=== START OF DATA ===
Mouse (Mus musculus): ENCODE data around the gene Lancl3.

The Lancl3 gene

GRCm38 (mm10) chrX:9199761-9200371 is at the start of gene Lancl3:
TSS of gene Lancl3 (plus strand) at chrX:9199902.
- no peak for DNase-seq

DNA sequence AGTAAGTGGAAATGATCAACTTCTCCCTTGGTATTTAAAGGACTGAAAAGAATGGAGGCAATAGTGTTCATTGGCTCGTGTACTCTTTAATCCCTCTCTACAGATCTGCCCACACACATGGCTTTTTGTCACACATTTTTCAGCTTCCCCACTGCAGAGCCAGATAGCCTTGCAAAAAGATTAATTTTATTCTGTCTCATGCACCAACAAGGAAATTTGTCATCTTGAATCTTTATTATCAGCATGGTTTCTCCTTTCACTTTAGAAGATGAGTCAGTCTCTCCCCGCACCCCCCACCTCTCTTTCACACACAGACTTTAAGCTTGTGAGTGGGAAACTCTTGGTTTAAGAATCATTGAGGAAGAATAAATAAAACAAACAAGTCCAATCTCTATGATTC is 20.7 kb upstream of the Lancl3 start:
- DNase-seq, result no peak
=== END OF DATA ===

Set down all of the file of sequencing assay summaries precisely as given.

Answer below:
Mouse (Mus musculus): ENCODE data around the gene Lancl3.

The Lancl3 gene

GRCm38 (mm10) chrX:9199761-9200371 is at the start of gene Lancl3:
TSS of gene Lancl3 (plus strand) at chrX:9199902.
- no peak for DNase-seq

DNA sequence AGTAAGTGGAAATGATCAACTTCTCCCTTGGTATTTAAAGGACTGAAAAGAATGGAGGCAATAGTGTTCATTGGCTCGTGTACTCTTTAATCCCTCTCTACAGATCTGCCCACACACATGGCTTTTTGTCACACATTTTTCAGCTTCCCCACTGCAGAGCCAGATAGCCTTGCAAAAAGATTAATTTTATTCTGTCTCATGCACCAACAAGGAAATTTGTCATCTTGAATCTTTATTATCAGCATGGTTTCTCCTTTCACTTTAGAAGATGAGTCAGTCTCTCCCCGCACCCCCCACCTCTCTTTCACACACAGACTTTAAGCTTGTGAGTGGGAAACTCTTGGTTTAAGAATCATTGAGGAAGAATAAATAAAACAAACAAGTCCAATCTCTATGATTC is 20.7 kb upstream of the Lancl3 start:
- DNase-seq, result no peak